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Mobility Management in 5G Beamformed Systems

The number of subscribers and use cases of mobile communication networks are expanding expeditiously with the evolution of technology. The available spectrum in lower frequency ranges does not meet the unprecedented increase in demand for user data throughput in mobile networks. Facing the problem of limited spectrum in traditional cellular bands that are below 6 GHz, Millimeter Wave (mmWave) frequency bands are being standardized for the 5th Generation (5G) mobile networks as a promising means for handling the unprecedented data traffic surge. Enabling higher carrier frequencies introduces new channel conditions. Propagating signals are exposed to higher diffraction loss and are highly susceptible to blockage caused by surrounding objects, which leads to rapid signal degradation and challenges user mobility. On the other hand, higher carrier frequencies enable the deployment of many small-sized antennas that are used for directional signal transmission, resulting in beamforming gain.
In recent studies, a conditional handover procedure has been adopted for 5G networks to enhance user mobility robustness. Besides, contention-free random access procedure has been defined for beamformed systems aiming at minimizing the signaling and service interruption time caused by the random access procedure. An improper configuration of the mobility parameters, e.g., handover preparation and execution offsets, access beam selection threshold of random access procedure, leads User Equipments (UEs) to experience Handover Failures (HOFs) and Radio Link Failures (RLFs), and causes unnecessary signaling and inefficient resource utilization in the network. Each cell border has unique propagation characteristics and user mobility pattern, and, therefore, mobility parameters should be configured for each cell border individually. Moreover, mobility parameters should be updated for dynamic propagation environment (e.g., construction of buildings, seasonal changes in the vegetation) and for temporal mobility patterns. Considering the individual cell border configuration, temporal adaptation of the mobility parameters, and ultra-dense deployment, optimization of the conditional handover and random access parameters is a complex task that cannot be carried by human interaction. Therefore, an automatic optimization of the parameters is needed where the network collects statistics of the mobility events and adjusts the parameters autonomously.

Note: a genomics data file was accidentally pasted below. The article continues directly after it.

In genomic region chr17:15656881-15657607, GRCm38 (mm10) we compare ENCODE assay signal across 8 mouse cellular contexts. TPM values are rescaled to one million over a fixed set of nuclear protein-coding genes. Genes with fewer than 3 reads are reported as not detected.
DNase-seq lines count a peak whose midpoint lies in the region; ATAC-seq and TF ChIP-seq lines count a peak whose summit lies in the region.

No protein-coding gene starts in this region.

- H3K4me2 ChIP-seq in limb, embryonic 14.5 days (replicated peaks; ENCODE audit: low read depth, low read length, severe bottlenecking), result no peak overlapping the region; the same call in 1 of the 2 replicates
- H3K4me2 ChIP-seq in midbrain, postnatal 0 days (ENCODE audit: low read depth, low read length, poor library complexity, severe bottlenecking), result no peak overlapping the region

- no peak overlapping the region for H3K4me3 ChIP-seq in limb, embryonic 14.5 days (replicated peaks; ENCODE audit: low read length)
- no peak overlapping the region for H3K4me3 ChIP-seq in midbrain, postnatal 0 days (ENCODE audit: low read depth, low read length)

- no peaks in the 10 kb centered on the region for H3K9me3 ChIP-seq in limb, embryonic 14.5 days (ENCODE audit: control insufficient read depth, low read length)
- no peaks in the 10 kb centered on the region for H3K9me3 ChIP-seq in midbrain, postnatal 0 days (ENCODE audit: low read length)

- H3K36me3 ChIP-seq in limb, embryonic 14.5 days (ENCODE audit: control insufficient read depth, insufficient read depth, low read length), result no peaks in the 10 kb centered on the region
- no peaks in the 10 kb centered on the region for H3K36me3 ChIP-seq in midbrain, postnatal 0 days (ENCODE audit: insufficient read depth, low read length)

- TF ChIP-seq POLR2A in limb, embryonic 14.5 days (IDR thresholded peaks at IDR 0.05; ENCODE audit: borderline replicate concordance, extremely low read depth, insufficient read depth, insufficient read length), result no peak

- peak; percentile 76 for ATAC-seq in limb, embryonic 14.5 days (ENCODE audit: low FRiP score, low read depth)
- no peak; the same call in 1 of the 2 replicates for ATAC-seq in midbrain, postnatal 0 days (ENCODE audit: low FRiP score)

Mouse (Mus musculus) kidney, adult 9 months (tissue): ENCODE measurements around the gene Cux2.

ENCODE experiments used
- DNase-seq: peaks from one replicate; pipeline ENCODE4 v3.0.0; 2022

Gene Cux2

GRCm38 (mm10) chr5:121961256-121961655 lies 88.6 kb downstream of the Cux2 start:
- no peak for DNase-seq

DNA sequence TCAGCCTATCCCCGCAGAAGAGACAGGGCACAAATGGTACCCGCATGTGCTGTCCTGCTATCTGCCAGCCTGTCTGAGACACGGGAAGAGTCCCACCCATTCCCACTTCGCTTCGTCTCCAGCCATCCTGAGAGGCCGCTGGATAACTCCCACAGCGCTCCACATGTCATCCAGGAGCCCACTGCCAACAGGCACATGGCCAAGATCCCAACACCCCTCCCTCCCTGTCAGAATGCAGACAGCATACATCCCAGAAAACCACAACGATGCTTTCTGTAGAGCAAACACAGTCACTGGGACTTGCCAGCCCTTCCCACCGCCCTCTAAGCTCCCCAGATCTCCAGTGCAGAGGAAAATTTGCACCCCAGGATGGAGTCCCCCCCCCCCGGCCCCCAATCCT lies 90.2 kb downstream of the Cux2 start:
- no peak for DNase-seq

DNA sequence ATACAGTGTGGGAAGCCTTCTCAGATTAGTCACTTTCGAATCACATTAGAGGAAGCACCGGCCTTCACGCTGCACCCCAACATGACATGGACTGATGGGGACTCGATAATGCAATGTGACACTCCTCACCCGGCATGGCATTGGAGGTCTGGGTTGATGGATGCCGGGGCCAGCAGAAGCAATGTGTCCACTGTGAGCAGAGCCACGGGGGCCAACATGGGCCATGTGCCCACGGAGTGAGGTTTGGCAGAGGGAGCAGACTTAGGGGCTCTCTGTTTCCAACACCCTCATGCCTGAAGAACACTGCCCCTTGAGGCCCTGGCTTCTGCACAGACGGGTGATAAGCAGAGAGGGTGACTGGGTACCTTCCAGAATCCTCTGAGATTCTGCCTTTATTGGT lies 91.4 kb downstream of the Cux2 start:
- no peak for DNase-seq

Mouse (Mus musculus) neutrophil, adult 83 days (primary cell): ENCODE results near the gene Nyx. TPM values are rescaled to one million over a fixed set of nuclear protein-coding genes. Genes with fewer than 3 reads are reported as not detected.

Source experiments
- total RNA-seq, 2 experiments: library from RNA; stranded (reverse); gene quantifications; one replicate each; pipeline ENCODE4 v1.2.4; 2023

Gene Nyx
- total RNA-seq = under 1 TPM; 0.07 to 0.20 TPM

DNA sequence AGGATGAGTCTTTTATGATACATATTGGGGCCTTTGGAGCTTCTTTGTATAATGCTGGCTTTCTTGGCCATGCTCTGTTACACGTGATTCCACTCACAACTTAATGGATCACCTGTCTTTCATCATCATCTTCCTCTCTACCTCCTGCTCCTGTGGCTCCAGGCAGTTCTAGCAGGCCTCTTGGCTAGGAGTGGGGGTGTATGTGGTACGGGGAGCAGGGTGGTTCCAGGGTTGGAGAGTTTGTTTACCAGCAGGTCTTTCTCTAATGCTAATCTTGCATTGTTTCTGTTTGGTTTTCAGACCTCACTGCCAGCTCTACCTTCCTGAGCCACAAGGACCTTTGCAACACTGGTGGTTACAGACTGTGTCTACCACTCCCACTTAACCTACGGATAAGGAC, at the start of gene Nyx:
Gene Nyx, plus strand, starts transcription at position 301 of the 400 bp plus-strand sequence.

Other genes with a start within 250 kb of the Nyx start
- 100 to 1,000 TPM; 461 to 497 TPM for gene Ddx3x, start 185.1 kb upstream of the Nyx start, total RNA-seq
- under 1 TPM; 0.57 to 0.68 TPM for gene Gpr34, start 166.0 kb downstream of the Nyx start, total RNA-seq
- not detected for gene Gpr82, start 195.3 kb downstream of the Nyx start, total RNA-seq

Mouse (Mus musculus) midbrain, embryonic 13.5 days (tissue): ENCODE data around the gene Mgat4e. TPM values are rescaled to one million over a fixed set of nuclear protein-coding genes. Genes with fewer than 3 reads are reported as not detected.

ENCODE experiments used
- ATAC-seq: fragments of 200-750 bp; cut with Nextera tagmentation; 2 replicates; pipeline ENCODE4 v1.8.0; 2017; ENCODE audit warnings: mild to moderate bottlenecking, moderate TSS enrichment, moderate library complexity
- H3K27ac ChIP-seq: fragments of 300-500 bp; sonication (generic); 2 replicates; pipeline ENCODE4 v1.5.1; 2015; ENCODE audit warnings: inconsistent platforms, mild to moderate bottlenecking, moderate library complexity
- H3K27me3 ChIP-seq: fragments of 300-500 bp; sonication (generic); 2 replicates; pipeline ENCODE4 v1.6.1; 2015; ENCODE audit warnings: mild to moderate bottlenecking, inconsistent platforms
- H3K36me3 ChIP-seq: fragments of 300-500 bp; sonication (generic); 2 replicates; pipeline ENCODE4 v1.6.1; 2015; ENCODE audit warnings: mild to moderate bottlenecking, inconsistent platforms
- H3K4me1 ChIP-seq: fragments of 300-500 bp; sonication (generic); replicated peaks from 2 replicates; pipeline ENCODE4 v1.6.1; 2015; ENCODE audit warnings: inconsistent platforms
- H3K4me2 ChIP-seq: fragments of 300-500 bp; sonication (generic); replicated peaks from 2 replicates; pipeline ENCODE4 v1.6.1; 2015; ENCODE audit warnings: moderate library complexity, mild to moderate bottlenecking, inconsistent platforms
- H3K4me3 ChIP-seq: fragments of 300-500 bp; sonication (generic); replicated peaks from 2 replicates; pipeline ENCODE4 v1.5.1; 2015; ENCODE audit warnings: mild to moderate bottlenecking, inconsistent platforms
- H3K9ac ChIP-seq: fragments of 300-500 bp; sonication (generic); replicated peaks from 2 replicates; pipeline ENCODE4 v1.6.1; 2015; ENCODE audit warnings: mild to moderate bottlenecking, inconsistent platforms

To investigate user mobility under these new propagation conditions, a proper model is needed that captures spatial and temporal characteristics of the channel in beamformed networks. Current channel models that have been developed for 5G networks are too detailed for the purpose of mobility simulations and lead to infeasible simulation time for most user mobility simulations. In this work, a simplified channel model is presented that captures the spatial and temporal characteristics of the 5G propagation channel and runs in feasible simulation time. To this end, the coherence time and path diversity originating from a fully fledged Geometry-based Stochastic Channel Model (GSCM) are analyzed and adopted in Jake’s channel model with reduced computational complexity. Furthermore, the deviation of multipath beamforming gain from single ray beamforming gain is analyzed and a regression curve is obtained to be used in the system-level simulations.